Last March, the members of the groundbreaking metal band GWAR said their final farewells to lead singer Dave Brockie, most commonly known as Oderus Urungus. The Virginia State medical examiner’s office verified that Brockie passed of acute heroin toxicity.
This past Thursday William Brockie, the father of the late lead singer, filed a lawsuit in Richmond, Virginia—the birthplace of GWAR—seeking $1 million in compensatory damages. The suit claims that the band allegedly violated contract through the unsanctioned use of Dave Brockie’s image, and also urges for the return of his cremains.
In essence, the suit insinuates that the band has made profit off of Brockie’s likeness without permission. It also details how Brockie’s father was rejected from claiming his son’s ashes last May. The ashes were later sent in a used plastic bag, but the suit plainly states how the band is still in possession of the majority of his remains.
GWAR later issued a statement regarding the matter, affirming that the claims are inherently false.
“We have not yet seen the actual lawsuit papers, and thus cannot comment on the substance of the lawsuit brought against GWAR by Dave Brockie’s father, William Brockie, but we can say that the claims in the Style Weekly article are false. We did not steal Dave Brockie’s ashes, or anything else that belonged to him. In fact, all of the items mentioned in the article, including Dave’s ashes have been available to his attorneys for weeks. At all times, and under very trying circumstances, we have acted in good faith to honor the wishes of our dear friend. Dave left no will or instructions for final arrangements, and so we have done the best we could to honor what we believe Dave Brockie would have wanted.”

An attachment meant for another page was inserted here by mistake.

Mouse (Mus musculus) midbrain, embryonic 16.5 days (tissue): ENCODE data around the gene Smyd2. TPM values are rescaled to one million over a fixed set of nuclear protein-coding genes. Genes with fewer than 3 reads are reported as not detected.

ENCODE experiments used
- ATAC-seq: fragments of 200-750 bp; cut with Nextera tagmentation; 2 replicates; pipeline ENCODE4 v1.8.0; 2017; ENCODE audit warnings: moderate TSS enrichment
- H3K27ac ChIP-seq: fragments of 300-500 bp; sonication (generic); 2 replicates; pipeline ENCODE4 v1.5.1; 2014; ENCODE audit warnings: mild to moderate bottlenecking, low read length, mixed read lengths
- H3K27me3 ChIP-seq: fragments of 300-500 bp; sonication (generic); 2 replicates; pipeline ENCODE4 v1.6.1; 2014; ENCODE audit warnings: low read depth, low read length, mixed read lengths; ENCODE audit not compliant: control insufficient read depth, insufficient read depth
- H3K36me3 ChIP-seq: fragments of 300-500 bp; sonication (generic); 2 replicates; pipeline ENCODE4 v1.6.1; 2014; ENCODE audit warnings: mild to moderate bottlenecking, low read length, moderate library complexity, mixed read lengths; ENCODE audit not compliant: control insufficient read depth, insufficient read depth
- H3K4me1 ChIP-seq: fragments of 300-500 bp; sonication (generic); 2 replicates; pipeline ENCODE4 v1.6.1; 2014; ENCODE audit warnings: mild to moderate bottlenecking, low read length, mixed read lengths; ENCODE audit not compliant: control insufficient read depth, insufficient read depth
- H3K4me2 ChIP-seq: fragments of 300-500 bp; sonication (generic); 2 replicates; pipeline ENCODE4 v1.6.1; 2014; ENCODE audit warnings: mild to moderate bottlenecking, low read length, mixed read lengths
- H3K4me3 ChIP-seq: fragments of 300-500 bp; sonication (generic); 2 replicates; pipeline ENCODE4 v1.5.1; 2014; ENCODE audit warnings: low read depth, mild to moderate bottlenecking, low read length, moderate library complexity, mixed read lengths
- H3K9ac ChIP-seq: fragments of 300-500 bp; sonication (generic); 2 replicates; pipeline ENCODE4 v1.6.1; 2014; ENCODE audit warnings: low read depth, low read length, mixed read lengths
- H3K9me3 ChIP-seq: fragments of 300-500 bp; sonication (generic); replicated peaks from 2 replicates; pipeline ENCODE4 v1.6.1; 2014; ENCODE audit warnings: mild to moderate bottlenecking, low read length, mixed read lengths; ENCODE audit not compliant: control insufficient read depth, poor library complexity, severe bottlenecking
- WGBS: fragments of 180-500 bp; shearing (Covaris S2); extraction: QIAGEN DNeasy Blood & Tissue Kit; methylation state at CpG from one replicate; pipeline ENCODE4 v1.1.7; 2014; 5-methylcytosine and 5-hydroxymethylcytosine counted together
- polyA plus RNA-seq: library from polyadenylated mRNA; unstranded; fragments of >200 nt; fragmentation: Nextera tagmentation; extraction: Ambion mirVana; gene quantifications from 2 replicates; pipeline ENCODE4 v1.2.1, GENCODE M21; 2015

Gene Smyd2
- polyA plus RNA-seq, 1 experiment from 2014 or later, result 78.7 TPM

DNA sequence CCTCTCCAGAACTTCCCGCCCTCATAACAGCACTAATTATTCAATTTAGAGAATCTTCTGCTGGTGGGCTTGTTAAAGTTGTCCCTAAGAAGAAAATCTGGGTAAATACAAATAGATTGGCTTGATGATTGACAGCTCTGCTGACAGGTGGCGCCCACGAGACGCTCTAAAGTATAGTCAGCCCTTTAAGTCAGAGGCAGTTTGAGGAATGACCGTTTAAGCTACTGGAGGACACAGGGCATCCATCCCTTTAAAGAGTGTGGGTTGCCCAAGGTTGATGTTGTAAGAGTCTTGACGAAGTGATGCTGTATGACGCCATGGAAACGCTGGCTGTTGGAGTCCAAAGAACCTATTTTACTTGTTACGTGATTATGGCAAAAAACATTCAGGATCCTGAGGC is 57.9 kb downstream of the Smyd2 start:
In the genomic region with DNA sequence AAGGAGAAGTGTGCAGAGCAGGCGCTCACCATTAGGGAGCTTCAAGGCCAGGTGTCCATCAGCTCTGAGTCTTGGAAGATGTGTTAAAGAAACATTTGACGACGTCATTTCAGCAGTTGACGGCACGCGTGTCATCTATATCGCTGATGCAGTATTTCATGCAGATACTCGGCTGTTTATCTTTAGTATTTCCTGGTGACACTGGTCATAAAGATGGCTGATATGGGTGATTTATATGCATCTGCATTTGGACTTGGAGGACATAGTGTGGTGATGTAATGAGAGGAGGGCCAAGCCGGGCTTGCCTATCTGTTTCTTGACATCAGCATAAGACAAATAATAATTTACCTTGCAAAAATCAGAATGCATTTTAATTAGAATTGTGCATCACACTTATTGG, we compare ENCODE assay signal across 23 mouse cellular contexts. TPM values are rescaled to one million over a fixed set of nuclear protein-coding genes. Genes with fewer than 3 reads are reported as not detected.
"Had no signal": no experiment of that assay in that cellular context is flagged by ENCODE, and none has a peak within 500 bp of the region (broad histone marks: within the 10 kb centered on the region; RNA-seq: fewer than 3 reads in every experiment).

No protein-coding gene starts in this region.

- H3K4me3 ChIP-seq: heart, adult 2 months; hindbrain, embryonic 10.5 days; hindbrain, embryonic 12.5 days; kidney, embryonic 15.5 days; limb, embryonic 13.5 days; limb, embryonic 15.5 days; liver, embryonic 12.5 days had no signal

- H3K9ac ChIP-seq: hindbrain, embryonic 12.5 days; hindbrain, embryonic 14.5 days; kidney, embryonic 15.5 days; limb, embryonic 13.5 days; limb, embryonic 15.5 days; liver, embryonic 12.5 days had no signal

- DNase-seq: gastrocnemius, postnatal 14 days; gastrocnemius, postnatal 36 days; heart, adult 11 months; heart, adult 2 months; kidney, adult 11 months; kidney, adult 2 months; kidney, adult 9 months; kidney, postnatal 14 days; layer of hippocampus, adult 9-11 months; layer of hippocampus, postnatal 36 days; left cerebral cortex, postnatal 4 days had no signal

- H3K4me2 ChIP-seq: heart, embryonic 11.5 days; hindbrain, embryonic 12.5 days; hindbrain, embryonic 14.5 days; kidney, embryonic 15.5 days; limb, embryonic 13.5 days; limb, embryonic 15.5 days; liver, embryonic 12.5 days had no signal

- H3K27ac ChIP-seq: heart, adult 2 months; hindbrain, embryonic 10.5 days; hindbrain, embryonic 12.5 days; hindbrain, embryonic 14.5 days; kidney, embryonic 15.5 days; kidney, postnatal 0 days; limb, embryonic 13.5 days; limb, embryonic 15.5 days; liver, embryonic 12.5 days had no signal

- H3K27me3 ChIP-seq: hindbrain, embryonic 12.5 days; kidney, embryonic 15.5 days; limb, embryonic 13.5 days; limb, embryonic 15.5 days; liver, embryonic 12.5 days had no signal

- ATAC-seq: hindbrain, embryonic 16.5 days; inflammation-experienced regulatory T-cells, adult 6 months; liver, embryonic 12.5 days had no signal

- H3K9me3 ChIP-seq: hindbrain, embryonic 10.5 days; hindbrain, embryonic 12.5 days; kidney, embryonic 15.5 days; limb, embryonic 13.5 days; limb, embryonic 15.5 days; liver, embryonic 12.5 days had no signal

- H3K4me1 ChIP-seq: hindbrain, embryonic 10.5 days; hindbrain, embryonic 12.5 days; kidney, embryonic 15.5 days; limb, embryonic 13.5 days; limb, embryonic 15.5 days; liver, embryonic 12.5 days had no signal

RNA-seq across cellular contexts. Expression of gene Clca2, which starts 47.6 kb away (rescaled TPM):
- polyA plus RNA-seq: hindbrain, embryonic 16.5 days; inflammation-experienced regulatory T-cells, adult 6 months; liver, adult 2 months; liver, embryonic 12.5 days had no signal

The press release discusses how Dave’s father signed over the body to be cremated and was absent during both memorial services held for his son. They also explain how Dave wished to “keep an eye on GWAR” after his passing, telling his bandmates that he wanted his ashes to remain at Slave Pit.
“Dave Brockie was our friend, peer, co-worker, and our family. We want to preserve the legacy of one of the greatest singers in rock and roll history. There is no “conspiracy,” no bad faith, no theft, no graft, and no ill will. We trust our fans will see through this, and we will be able to get back to work on the one thing we all know Dave Brockie loved; GWAR.”